People buying tickets for the Tulsa rally online have to click on a waiver confirming that they “voluntarily assume all risks related to exposure to Covid-19” and will not hold the president’s campaign responsible for “any illness or injury”.
President Trump has announced he plans to hold further events in Florida, Texas, North Carolina and Arizona.
Donald Trump, impeached by the House of Representatives for abuse of power
and obstruction of Congress, was acquitted after a two-week trial in the
During the House intelligence briefing, President Trump’s supporters argued
that he had taken a hard stance with Russia, and that European ties and
security had been strengthened as a result, the newspaper added.
Adam Schiff later tweeted that if Donald Trump was in any
way “interfering” with the sharing of information between US
intelligence agencies and Congress regarding foreign interference in the
election process, the president was “jeopardizing” attempts to stop
Joseph Maguire was a favorite to be nominated for the permanent Director of
National Intelligence (DNI) post, the Washington
However, the publication said President Trump changed his mind when he found
out about the briefing, and what he called the “disloyalty” of his
The president announced this week that Joseph Maguire would be replaced by
Richard Grenell, the US ambassador to Germany and a Trump loyalist.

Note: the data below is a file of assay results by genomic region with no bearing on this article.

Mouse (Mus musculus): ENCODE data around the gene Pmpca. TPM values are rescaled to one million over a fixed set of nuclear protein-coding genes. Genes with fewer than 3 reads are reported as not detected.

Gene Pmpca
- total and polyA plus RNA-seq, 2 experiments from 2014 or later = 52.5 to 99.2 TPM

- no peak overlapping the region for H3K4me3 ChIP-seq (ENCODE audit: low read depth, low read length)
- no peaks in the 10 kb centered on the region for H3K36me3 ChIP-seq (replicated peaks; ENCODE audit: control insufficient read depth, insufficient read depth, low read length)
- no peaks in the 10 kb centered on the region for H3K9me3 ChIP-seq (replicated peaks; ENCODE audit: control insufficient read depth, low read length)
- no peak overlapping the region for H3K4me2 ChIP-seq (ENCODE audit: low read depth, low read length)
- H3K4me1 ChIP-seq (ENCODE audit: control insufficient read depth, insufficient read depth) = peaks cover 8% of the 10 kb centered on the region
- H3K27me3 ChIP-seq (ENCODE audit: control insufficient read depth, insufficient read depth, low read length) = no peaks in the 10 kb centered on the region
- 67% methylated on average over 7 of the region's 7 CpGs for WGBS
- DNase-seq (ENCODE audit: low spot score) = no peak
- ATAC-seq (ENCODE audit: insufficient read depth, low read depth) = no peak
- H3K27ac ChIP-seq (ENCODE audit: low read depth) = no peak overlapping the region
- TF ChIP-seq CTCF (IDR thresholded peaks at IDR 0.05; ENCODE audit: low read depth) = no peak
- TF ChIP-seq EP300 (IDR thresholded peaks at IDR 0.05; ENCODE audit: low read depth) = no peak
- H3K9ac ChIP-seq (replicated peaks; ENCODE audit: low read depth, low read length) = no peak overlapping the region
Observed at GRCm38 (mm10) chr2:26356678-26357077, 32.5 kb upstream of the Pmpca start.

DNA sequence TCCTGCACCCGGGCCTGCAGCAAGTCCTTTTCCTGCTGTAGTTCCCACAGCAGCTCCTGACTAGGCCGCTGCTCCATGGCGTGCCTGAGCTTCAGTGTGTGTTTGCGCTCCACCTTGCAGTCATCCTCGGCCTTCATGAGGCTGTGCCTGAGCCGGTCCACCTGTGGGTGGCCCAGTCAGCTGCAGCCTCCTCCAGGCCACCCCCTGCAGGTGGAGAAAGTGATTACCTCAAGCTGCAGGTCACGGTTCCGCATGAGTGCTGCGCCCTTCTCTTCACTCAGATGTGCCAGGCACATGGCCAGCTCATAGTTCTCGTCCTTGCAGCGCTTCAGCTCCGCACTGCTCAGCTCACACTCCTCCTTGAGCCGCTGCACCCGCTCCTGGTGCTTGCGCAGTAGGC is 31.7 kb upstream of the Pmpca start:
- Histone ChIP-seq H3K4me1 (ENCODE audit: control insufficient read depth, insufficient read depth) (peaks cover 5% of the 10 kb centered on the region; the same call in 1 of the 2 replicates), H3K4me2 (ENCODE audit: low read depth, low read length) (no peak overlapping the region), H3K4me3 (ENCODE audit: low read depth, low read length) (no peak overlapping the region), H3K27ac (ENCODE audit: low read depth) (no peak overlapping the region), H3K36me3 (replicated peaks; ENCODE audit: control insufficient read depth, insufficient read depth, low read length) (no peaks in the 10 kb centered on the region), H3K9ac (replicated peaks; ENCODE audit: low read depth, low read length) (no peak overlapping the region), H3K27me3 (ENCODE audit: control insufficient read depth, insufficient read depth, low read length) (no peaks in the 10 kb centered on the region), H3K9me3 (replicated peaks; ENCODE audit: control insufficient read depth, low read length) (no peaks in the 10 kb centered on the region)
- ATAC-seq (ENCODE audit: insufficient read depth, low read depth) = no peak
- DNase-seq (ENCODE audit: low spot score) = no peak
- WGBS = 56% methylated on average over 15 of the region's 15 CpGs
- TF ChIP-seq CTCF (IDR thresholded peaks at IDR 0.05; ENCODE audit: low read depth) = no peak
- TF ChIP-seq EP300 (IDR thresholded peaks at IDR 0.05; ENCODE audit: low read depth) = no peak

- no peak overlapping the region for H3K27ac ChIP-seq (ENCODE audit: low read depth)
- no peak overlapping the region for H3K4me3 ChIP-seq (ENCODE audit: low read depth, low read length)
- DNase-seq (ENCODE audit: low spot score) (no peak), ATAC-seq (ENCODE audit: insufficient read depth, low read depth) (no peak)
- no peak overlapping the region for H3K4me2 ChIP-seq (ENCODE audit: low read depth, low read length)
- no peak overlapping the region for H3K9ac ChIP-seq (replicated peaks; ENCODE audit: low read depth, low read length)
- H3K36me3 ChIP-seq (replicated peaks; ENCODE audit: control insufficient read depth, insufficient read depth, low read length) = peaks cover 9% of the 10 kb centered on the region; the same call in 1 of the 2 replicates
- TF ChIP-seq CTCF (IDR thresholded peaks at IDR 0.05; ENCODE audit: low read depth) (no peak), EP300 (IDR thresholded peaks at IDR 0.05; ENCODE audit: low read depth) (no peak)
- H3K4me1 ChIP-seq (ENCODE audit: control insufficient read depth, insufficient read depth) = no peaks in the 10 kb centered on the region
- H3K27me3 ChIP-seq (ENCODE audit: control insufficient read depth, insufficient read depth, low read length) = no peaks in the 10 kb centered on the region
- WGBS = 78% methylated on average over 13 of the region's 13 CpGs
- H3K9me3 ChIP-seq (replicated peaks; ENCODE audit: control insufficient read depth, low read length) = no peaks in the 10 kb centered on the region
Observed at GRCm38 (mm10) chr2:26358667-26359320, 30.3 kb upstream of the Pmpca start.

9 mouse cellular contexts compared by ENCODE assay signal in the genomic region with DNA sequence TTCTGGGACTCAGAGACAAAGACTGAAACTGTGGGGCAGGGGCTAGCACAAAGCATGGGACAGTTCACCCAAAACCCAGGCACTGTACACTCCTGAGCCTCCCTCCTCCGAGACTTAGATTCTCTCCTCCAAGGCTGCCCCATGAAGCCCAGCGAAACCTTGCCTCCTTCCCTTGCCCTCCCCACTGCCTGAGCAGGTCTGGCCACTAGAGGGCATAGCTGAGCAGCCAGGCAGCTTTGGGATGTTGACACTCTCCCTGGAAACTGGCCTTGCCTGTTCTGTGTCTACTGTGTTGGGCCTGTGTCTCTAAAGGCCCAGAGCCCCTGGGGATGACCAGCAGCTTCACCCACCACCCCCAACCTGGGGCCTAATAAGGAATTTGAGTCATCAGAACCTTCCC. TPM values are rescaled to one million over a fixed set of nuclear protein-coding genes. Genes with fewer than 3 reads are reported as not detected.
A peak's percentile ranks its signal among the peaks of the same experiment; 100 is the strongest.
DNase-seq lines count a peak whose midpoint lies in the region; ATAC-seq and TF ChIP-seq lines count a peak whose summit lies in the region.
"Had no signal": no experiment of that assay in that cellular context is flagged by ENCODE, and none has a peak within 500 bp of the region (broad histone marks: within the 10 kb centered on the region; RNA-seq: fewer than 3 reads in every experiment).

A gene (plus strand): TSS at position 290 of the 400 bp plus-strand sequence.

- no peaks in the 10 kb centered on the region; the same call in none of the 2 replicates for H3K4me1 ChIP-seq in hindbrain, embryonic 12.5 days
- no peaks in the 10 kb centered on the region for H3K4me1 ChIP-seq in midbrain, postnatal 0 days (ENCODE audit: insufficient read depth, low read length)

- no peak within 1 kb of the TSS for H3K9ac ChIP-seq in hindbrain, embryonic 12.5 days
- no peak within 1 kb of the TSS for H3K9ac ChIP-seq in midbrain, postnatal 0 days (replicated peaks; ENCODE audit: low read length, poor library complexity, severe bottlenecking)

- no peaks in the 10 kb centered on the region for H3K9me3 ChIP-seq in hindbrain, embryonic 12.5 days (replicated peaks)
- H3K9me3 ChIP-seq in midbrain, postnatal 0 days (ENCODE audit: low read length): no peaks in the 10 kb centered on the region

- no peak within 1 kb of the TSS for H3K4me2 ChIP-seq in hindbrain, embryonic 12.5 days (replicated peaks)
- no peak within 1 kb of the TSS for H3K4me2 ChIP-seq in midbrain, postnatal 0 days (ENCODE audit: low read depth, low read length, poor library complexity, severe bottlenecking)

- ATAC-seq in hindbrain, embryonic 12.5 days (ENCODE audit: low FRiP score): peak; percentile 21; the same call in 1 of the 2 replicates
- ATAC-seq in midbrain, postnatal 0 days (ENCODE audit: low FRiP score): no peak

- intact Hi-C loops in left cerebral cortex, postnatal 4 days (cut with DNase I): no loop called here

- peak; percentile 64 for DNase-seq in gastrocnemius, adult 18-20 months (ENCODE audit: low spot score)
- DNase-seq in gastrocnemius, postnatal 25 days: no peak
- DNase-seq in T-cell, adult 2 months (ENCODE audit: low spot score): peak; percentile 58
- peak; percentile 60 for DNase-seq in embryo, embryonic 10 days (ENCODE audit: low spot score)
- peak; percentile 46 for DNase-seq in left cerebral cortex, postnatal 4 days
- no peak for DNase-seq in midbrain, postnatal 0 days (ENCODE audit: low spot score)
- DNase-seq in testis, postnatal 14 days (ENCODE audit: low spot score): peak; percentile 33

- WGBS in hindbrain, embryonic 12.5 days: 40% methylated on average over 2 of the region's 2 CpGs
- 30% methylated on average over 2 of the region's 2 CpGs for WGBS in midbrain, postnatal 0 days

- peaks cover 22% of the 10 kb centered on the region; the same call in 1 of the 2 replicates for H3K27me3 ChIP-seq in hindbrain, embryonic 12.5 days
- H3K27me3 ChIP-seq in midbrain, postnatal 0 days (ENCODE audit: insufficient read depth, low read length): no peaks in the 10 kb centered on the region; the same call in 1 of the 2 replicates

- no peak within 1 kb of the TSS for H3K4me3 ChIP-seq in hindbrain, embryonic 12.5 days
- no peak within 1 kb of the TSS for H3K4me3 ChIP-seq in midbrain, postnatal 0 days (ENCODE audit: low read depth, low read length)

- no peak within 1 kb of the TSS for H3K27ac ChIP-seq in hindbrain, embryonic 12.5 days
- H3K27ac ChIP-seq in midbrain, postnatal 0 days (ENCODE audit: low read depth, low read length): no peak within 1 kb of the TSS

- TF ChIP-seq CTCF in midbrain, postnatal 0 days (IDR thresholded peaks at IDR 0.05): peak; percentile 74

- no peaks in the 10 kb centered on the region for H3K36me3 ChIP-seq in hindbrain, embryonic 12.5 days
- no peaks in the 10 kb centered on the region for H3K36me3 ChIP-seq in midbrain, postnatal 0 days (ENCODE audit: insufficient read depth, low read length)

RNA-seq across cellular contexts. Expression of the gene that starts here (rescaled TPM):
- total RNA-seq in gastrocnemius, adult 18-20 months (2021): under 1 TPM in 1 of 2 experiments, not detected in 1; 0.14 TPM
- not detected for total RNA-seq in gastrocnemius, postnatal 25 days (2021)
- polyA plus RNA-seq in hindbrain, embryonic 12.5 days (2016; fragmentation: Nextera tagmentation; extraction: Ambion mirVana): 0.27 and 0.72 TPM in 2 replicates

Two Trump administration officials
told the New York Times that the
replacement of Joseph Maguire, so soon after the contentious briefing, was a
US intelligence officials say Russia
interfered in the 2016 presidential election to boost Donald Trump’s campaign
and cause chaos within the US electoral process.
Democrats criticized the president
for appointing Richard Grenell, who has previously played down the extent of
Russian interference in the last election, and has celebrated the rise of
far-right politicians in Europe.
Ned Price, a former aide to President Trump’s predecessor Barack Obama, said the president had “dropped the charade that he has any use for intelligence”.
The presidential nominees will be chosen through a series of primaries and
caucuses in every state and territory that began in Iowa on February 3 and ends
in Puerto Rico in early June.
Short of a big shock, the Republican nominee will be Donald Trump. Even
though technically he has two challengers, he is so popular among Republicans,
he has a clear run ahead of him. With that in mind, the Democratic primaries
are the only ones worth watching.
one: The start line
A whole year before the primaries,
the first candidates emerged from hibernation. Over the year, others woke up
and eventually 28 people announced they were running to become the Democratic
nominee for president.
But dwindling funds, luke-warm or